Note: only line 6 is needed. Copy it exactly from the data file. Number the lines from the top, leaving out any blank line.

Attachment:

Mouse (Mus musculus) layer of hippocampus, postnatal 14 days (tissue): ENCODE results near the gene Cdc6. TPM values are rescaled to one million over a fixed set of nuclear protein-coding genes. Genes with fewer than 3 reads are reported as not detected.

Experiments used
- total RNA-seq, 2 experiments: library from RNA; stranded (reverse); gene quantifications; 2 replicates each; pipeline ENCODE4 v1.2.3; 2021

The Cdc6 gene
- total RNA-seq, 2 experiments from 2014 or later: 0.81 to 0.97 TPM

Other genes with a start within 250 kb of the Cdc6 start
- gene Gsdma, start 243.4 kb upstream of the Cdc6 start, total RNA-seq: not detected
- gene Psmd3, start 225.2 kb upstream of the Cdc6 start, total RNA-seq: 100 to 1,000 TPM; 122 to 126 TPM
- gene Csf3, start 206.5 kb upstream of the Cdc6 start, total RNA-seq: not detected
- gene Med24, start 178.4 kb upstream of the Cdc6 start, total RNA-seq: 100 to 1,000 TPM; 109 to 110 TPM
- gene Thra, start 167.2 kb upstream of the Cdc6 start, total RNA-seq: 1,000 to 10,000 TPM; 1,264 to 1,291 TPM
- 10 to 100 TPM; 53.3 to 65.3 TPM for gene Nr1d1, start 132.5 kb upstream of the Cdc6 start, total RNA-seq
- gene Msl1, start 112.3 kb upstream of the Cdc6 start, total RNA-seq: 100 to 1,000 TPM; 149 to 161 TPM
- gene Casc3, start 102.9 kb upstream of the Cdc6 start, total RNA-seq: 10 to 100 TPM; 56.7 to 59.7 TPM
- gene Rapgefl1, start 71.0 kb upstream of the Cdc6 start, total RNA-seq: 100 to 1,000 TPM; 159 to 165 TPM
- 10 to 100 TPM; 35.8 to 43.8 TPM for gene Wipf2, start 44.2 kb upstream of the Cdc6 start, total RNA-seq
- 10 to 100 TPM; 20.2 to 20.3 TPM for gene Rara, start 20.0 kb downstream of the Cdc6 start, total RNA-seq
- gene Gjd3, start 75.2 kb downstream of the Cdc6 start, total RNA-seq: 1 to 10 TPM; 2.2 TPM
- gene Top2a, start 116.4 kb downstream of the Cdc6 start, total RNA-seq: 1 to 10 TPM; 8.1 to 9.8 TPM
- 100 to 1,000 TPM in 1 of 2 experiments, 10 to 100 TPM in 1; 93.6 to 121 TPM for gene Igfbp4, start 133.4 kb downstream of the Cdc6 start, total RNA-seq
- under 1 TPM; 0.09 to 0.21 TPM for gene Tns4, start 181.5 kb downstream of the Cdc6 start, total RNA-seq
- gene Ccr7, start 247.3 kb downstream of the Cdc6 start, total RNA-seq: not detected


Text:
Other genes with a start within 250 kb of the Cdc6 start